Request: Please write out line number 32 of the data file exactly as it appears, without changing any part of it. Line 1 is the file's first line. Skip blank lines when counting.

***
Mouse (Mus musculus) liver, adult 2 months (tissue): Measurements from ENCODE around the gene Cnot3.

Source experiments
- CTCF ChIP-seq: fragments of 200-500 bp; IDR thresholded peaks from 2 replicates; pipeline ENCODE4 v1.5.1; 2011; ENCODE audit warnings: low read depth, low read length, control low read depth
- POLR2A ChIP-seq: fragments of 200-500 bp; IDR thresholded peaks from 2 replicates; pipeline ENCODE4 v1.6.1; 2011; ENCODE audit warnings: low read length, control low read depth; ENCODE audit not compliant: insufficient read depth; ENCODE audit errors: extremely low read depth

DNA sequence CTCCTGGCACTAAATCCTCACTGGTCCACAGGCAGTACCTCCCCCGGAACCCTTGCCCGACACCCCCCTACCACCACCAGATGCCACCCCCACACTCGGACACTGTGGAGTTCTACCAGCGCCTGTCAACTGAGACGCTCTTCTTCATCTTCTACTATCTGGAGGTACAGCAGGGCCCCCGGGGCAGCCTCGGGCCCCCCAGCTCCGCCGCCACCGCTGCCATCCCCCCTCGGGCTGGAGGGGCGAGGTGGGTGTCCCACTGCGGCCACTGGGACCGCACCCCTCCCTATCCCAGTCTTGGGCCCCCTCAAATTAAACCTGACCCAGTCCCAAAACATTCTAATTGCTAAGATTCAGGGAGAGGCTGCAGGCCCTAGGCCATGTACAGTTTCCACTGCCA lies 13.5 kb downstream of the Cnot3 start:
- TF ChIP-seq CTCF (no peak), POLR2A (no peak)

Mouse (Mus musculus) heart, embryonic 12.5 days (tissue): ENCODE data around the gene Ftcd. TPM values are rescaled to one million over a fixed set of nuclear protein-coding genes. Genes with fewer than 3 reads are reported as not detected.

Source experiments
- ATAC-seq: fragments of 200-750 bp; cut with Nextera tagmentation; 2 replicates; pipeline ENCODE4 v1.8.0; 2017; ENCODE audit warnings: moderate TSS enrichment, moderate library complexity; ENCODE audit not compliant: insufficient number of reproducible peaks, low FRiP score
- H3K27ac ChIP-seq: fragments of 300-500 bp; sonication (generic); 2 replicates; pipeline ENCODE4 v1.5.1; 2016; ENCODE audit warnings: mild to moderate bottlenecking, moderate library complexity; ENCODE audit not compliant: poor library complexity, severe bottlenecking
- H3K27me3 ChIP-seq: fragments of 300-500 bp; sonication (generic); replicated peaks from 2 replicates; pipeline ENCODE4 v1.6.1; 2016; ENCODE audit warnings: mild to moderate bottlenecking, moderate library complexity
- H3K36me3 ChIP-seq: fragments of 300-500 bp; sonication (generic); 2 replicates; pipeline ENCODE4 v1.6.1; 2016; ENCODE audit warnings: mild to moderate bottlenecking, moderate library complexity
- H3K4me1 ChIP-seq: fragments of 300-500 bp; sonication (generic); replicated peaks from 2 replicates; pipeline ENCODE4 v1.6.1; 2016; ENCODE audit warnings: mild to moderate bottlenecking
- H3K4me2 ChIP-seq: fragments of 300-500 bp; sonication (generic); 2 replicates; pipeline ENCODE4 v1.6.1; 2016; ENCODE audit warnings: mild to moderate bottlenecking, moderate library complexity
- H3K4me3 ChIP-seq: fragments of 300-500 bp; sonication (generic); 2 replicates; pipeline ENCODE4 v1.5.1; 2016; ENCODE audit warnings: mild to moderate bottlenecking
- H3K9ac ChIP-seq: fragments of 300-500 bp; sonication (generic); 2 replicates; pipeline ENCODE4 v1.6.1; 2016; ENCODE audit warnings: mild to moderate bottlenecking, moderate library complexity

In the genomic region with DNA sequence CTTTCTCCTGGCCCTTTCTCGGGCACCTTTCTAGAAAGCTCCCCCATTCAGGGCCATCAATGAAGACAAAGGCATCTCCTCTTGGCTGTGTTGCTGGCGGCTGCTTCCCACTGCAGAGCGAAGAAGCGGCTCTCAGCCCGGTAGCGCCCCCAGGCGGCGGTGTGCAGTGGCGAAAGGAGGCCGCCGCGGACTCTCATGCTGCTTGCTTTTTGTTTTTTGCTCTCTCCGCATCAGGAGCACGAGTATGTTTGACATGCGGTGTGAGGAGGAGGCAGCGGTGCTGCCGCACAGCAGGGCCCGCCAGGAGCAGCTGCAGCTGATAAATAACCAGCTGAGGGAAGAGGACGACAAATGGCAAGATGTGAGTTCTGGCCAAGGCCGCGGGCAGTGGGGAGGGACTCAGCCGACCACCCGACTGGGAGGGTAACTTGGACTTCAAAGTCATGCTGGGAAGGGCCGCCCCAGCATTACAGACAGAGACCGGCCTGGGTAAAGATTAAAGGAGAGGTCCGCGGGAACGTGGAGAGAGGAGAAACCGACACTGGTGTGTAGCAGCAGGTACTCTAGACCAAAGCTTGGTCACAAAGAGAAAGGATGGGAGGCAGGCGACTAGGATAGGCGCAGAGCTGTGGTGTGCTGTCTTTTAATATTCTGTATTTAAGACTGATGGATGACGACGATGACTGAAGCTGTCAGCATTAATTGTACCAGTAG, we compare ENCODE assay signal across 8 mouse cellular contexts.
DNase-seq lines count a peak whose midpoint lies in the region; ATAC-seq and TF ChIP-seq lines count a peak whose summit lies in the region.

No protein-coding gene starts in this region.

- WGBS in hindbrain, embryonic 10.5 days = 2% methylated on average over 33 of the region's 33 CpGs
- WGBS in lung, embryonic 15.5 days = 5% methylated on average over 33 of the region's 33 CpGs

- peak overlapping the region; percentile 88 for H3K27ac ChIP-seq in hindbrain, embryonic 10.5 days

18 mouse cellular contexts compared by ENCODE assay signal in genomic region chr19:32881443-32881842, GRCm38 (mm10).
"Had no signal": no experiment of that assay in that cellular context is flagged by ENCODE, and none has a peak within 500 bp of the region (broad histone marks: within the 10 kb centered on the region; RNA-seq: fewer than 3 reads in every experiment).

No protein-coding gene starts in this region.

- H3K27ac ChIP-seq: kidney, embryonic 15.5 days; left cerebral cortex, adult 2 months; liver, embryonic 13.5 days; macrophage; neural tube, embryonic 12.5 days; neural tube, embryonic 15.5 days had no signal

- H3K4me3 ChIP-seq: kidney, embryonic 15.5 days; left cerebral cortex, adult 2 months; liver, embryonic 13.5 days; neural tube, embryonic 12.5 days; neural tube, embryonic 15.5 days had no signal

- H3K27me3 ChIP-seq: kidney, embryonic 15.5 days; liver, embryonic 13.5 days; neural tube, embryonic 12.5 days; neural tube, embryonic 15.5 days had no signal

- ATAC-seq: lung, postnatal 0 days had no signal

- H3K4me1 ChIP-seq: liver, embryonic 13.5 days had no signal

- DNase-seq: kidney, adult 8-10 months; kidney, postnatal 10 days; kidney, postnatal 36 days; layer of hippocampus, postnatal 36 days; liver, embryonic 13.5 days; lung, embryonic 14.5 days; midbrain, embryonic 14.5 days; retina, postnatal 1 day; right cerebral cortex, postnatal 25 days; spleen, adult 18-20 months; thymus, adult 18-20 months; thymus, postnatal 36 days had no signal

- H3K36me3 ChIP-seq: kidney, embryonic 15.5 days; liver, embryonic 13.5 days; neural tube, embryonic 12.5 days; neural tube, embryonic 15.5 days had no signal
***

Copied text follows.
- H3K36me3 ChIP-seq: kidney, embryonic 15.5 days; liver, embryonic 13.5 days; neural tube, embryonic 12.5 days; neural tube, embryonic 15.5 days had no signal